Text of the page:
Documents, materials, and other information provided to the DIFP pursuant to this act shall be recognized by this state as proprietary and containing trade secrets. The documents, materials, and other information shall be confidential and privileged, but may be used in regulatory or legal proceedings brought by the Director. No one with whom documents, materials, or other CGAD-related information has been shared shall testify in any private civil action concerning any of the documents, materials, and other information.
In order to assist in the performance of his or her regulatory duties, the Director of DIFP may share and receive confidential or privileged documents, materials, and other information with other state, federal, and international financial regulatory agencies. Sharing such information shall not constitute waiver of the confidentiality or privilege.
The Director of DIFP may retain, at the insurer's expense, third-party consultants as may be reasonably necessary to review the CGAD. Such third parties shall verify they are free from a conflict of interest and have internal procedures to monitor compliance with a conflict and with confidentiality and privilege requirements.
Written agreements with the National Association of Insurance Commissioners or a third-party consultant governing sharing and use of information provided pursuant to this act shall require the written consent of the insurer prior to making public any information provided pursuant to this act, and shall contain certain other provisions.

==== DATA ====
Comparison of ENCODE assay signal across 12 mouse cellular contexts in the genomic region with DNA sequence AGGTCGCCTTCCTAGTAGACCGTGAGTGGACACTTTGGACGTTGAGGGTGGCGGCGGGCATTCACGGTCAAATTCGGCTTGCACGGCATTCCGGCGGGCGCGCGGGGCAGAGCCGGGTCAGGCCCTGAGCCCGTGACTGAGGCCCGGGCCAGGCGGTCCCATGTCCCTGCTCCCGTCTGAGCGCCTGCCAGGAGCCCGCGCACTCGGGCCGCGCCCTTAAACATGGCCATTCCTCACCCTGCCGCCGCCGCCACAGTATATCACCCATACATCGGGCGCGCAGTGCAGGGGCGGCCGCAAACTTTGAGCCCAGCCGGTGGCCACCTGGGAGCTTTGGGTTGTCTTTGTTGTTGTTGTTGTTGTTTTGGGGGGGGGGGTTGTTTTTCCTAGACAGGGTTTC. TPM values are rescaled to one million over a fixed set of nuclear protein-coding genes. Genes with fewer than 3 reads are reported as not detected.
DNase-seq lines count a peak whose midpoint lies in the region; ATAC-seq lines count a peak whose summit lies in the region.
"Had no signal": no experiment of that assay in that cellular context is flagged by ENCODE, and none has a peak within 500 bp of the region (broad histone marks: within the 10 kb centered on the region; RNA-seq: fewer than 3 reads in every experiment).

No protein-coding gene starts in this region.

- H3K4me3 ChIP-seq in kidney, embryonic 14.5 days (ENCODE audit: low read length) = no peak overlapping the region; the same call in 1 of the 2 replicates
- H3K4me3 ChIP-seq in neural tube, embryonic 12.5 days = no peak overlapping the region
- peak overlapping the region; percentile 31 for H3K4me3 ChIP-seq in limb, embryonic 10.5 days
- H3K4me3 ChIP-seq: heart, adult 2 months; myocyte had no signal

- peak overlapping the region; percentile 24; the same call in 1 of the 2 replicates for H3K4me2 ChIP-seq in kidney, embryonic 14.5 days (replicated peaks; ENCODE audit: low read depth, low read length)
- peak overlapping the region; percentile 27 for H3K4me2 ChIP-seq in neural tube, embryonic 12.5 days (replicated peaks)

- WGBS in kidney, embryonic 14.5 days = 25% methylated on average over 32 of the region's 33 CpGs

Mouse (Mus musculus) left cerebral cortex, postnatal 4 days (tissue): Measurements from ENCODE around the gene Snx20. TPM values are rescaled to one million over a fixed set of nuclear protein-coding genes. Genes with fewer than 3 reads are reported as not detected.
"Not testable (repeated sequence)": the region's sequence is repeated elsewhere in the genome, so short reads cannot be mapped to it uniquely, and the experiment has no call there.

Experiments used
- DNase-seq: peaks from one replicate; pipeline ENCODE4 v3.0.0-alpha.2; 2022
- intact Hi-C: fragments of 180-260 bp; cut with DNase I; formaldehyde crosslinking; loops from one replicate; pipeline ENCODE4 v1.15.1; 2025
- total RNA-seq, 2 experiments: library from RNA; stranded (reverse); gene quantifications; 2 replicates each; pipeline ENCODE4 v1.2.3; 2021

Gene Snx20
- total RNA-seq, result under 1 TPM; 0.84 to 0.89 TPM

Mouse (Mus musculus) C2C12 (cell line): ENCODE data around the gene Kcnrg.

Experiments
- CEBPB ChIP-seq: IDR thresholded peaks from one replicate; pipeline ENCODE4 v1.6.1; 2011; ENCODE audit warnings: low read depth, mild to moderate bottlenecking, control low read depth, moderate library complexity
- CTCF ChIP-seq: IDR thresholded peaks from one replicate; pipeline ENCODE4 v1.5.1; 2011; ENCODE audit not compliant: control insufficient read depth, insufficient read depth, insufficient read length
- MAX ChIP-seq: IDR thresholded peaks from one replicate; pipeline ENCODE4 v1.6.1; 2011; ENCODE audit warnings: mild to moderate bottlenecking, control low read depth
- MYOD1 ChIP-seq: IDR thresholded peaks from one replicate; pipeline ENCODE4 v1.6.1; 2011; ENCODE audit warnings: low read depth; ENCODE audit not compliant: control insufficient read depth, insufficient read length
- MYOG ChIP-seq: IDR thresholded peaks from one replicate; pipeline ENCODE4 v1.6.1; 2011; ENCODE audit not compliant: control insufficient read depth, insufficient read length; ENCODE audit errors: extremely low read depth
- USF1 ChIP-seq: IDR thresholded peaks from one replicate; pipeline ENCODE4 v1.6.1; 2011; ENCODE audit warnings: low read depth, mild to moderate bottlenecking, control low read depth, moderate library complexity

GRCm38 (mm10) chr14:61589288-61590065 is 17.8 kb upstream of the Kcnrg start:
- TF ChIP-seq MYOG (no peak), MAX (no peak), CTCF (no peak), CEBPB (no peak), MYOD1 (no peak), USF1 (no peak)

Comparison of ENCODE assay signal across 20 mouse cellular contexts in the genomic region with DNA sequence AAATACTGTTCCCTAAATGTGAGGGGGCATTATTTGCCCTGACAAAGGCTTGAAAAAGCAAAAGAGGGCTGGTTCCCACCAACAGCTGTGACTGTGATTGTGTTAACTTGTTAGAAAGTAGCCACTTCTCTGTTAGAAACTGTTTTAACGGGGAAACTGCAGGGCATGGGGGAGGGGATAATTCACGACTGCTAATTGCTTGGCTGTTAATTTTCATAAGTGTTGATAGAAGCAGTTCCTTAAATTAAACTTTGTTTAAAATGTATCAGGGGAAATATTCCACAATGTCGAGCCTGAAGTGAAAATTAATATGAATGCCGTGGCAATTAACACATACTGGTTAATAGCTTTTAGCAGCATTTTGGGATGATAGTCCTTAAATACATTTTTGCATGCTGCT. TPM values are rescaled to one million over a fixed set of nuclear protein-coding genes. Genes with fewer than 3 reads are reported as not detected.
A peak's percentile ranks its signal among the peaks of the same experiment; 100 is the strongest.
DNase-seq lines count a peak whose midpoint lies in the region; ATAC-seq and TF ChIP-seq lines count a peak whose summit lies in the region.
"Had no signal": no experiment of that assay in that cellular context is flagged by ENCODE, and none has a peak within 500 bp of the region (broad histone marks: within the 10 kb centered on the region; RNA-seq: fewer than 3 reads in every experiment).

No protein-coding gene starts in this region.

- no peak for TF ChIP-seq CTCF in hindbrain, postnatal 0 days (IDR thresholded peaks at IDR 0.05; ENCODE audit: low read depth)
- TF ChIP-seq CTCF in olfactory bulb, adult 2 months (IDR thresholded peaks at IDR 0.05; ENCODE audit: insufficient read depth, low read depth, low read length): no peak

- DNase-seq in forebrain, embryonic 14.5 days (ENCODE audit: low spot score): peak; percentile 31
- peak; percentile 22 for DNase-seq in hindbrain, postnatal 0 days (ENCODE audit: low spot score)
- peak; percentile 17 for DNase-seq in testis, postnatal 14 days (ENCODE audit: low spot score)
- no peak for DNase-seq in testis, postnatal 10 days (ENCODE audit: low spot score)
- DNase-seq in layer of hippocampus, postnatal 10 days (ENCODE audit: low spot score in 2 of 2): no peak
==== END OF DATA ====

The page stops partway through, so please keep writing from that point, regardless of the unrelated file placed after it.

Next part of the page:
This act provides that insurers failing to timely file a CGAD commit a level two regulatory violation for each day's delay, but sets a $5,000 maximum fine.
These provisions are similar to provisions in the House perfected HCS/HB 1381 (2018), and to SCS/SB 304 (2017), HB 259 (2017), and HB 337 (2017).
INSURANCE HOLDING COMPANIES INVOLVED IN AGRICULTURE (Section 382.278)
This act also repeals the exemption for certain insurance holding companies involved in agricultural operations from certain reporting and examination requirements.
This provision is identical to a provision in the House perfected HCS/HB 1381 (2018) and in SCS/HCS/HBs 2337 & 2272 (2018), and to HB 1481 (2018), SB 502 (2017), and HB 1070 (2017).
ERIC VANDER WEERD